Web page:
Watch out for this merciless slayer of your creativity and success – what unrealistic expectations will do to your creative career

Perfectionism is a widespread disease in our culture. Research shows that perfectionism crushes creativity and growth both on an individual level and in organizations. Perfectionism can really have a paralyzing grip on you. It can stop you from releasing any creations into the world because your inner critic is whispering manipulative words into your ear about not being good enough.

Freeing yourself from the crushing straitjacket of perfectionism is a long process, but it is possible!

What is perfectionism?

First, I want to define what perfectionism is and what it isn’t.

Perfectionism is NOT:

  • Striving to be your best self
  • Motivation to create amazing things and results
  • Healthy achievement and growth
  • Self-improvement

Perfectionism IS:

  • A self-destructive belief system that boils down to this mantra: “If I am perfect I can avoid the painful feelings of shame, judgment and blame.”
  • Perfectionism is an unattainable goal.
  • Perfectionism is about the perception of others rather than your internal motivation.
  • Paradoxically, perfectionism primes us to feel shame, judgement and self-blame (the exact things we wanted to avoid by resorting to it!): “It’s my fault. I should have done better.”

Here is the fundamental difference between healthy improvement and perfectionism:

Healthy self-improvement is focused on yourself: “How can I improve?”
Perfectionism is focused on what others think: “What will they think of me?”

Perfectionism is a defensive mode. Perfectionism is strongly related to depression, anxiety and addiction. The fear of not meeting people’s expectations and being criticized keeps us outside of the space where healthy competition and self-improvement takes place.

So why are so many of us perfectionists?

It all begins in our childhood.  If you didn’t get your needs met, and if you felt like you weren’t accepted as you are, you might have made guidelines for yourself on how to avoid the painful feelings of not being enough. Those guidelines may sound something like this:

  • If I’m perfect, I will make them (parents, boss, spouse, friends) happy and that will make me happy.
  • If I behave like a perfect angel only then will I be worthy of love.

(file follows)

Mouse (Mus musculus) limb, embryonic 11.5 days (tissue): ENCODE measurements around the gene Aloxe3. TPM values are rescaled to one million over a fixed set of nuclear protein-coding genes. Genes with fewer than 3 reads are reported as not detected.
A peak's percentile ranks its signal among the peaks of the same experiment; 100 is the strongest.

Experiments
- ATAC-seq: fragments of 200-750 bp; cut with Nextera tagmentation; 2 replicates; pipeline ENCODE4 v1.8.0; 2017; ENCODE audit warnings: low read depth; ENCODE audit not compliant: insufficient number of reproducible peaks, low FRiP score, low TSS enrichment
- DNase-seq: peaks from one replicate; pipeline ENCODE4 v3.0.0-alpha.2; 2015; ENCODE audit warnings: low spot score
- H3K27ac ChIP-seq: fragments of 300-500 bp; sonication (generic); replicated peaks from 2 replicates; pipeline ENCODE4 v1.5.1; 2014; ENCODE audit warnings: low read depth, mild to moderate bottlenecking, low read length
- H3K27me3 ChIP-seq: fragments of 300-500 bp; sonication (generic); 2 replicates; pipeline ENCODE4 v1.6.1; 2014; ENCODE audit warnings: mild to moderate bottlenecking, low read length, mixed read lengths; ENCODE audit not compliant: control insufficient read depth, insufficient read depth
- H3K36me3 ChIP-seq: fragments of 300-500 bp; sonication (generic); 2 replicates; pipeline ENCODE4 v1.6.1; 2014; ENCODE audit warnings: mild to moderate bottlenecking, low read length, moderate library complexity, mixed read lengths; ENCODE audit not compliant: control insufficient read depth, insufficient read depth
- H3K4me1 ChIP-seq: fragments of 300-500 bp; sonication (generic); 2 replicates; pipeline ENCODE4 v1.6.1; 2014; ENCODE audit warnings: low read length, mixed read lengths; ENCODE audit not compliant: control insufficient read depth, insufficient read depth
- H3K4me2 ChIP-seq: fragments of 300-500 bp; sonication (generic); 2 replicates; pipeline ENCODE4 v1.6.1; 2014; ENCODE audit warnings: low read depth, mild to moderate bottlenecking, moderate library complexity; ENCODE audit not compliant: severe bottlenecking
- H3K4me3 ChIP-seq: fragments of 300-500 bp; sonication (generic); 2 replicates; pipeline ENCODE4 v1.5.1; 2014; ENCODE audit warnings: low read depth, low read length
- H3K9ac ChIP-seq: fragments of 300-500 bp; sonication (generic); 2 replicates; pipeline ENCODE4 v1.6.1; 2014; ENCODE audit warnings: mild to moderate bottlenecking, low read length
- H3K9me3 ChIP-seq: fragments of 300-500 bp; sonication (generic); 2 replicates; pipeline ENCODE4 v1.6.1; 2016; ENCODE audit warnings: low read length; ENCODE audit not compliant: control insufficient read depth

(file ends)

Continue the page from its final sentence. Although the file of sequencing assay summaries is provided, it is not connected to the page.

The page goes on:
• If I only looked perfect people would love me.
  • If I make people feel better and take care of them, then that will make me feel safe, needed and loved for what I do for them.
  • If I follow all the rules, nothing bad can happen to me.
  • If only I could do this and that perfectly, I would be accepted.

Women are also socialized to be perfect, more so than men. We must look perfect or at least strive to look perfect, act perfectly, accomodate other people, and we must also be successful in our careers as well as being perfect mothers and wives. Men have their own set of expectations, such as “I must be strong, I must not show my emotions, and I must win.” But on the whole, perfectionism is a disease that mostly affects women, perhaps because we are also being socialized to be extremely detail-oriented.

Am I a perfectionist? If so, how does it affect my success?

Ask yourself these questions:

  • Am I hypercritical of others, myself, emotions, situations or things?
  • Do I often think after I complete something: I could/should have done better?
  • Am I usually disappointed in myself?

If you recognize yourself from any of the thoughts above, chances are you are a perfectionist!

When you’re trying to be perfect, it limits your passions from being expressed freely. When you’re striving to fulfill unattainable goals, you’re killing your creativity. You need to redefine success.

When your thinking patterns become unhealthy and you start saying things to yourself like: “I’m broken, something is wrong with me, I have such bad luck, I’m not smart, good or worthy enough to have success, I’m worthless” then perfectionism is consuming your self-esteem and paralyzing you.


The effects of perfectionism are brutal

When you become obsessed with perfectionism, it paradoxically prevents you from being your best self. It keeps you from taking risks and being creative, intuitive and innovative. It sucks the energy out of you.

Here is how perfectionism limits you:

  • Perfectionism keeps you from being your true self. It turns you into a people-pleaser rather than an innovative leader or team player. Doing things just to make other people happy, without any consideration for yourself, will slowly but surely drain you.
  • Perfectionism makes you less efficient. You never get anything done, because you’re obsessed with making it even better. You’re unhappy, because you don’t feel accomplished. You spend too much time on a task than is really necessary.
  • Perfectionism makes you procrastinate. You’re waiting for the perfect moment and you overcomplicate everything. It keeps you from taking action, which is the most important thing when it comes to being successful.